In any case, if I’m going to be ingesting a combination of 17 different ingredients into my body (the amount included in Afterburn Fuel) I sure as hell want to know how much of each I’m getting.
Anyway, moving on…
Afterburn Fuel is separated into 2 different proprietary blends: the “Get Jacked Matrix” (no, I’m not kidding; they really thought that was a good name) and the “Cognitive Energy Matrix”.
As I said, there are 17 different ingredients included here, so I’m not going to go into detail on every single one.
Instead, I’ll just point out some of the main things that I think you should know about each of these two individual blends.
Ingredients In Afterburn Fuel
The “Get Jacked” Matrix
Always keep in mind that the ingredients in a proprietary blend are listed on the label from the most prominent to least prominent.
With that in mind, we know that Creatinol O-Phosphate is the primary compound in this blend.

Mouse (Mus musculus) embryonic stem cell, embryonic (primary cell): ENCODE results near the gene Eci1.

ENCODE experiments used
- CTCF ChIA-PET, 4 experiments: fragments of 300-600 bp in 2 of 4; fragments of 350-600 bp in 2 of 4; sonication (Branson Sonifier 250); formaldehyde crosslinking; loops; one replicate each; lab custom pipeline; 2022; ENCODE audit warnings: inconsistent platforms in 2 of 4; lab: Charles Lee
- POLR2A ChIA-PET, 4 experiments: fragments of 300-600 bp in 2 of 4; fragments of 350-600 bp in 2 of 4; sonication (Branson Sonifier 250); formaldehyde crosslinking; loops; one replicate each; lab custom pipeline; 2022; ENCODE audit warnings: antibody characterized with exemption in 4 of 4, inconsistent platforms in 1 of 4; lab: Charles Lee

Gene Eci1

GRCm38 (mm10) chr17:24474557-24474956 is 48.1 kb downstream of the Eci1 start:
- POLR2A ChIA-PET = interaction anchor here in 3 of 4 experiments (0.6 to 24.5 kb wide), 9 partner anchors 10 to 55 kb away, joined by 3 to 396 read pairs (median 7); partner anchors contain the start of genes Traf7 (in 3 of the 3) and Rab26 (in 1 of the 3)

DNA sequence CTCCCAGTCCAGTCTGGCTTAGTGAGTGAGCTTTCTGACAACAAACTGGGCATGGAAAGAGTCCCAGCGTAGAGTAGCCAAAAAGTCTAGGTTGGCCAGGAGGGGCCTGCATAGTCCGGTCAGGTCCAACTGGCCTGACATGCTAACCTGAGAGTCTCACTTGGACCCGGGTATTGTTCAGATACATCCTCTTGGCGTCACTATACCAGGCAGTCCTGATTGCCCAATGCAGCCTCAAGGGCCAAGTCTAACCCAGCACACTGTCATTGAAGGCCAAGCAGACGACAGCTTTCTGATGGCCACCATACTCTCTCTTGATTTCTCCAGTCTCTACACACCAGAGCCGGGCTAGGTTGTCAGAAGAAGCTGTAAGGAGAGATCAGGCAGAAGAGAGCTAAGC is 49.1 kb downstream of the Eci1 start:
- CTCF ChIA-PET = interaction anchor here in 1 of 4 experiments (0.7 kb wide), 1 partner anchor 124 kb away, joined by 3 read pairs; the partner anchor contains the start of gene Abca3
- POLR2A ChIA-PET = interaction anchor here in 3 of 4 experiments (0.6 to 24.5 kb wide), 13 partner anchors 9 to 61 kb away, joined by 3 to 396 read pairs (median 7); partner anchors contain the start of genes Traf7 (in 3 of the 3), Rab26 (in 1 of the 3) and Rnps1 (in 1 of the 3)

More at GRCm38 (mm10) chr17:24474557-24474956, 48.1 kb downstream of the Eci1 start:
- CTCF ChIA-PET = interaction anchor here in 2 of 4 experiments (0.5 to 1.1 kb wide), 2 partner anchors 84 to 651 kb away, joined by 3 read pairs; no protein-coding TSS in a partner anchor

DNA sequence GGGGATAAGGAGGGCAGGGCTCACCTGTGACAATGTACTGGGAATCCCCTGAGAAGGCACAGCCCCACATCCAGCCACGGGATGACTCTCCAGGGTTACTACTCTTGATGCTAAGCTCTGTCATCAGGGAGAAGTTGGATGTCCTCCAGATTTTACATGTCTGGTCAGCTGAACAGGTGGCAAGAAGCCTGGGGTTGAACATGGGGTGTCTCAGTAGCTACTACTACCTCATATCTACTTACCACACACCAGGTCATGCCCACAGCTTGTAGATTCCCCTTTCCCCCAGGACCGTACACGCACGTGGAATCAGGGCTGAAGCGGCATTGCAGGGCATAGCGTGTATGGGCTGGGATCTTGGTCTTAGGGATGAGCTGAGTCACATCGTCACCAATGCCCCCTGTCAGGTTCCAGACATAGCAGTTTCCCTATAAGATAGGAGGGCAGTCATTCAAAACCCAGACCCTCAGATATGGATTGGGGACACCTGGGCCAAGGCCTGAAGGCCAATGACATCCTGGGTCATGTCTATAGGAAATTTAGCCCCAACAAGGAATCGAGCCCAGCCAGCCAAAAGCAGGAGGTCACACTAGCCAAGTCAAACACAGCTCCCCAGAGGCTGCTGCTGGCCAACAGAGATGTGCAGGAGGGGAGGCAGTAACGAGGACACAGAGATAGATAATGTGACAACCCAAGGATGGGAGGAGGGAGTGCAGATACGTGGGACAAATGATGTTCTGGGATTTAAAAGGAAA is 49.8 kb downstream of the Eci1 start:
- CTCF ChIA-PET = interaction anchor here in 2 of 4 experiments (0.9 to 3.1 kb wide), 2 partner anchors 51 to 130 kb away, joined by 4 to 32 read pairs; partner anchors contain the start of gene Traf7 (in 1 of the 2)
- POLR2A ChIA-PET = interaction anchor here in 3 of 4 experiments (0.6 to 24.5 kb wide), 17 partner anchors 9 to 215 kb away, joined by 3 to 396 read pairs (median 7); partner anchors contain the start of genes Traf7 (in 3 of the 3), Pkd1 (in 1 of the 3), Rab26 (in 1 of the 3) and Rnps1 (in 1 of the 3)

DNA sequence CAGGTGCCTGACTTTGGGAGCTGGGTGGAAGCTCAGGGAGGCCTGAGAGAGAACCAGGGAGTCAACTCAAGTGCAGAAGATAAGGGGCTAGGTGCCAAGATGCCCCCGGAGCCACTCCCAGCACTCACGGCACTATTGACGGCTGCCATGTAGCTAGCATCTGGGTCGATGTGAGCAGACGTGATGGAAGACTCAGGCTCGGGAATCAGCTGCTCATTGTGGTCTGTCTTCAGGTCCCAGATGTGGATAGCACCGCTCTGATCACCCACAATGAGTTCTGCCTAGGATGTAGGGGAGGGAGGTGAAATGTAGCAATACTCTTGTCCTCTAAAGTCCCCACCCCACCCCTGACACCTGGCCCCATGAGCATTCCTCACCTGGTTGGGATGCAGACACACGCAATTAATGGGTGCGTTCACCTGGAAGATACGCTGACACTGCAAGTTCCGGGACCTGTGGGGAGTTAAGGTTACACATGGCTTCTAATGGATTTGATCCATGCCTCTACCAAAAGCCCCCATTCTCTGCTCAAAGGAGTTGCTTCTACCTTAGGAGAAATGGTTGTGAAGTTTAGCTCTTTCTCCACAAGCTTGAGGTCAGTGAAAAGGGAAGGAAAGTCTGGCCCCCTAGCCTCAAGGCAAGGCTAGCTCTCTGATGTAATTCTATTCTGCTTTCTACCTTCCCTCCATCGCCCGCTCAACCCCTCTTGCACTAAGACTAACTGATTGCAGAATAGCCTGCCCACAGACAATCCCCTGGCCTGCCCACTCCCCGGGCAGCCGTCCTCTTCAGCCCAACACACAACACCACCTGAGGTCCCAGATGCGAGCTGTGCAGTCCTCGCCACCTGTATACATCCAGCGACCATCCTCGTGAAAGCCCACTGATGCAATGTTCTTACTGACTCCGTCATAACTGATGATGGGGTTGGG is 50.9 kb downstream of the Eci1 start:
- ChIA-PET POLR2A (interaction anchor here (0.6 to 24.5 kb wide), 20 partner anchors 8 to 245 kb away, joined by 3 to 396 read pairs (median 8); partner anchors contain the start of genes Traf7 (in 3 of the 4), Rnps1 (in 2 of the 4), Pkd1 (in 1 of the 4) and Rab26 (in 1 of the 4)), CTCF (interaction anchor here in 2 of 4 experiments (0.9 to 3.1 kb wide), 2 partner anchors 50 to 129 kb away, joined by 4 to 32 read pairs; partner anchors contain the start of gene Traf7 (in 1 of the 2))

Most of the research on this compound is a few decades old (note that creatinol o-phosphate and creatine are NOT the same thing) and primarily examined its effects as a cardio-protective drug.
In addition, the studies were conducted using direct injections into the muscle rather than oral consumption. It’s not even known at this point whether Creatinol O-Phosphate is bio-available in humans when consumed orally and what its specific effects would be.
Why they would use this as the main ingredient, I seriously have no idea.
The second most prominent Afterburn Fuel ingredient is L-Arginine AKG.
This compound is usually consumed for its supposed effects on raising nitric oxide levels in the body, leading to improvements in endurance, work output and recovery.
Unfortunately, the research on L-Arginine AKG for this purpose is very weak, with many studies showing no benefits at all. This is likely because l-arginine is poorly absorbed by the intestines and a large portion doesn’t even make it into the bloodstream in the first place.
On top of this, l-arginine is not the limiting factor in nitric oxide production, and a typical healthy adult will already have high enough levels to max out its effects in this area. (I covered this in a previous post a few months back: “L-Arginine Benefits For Bodybuilders”)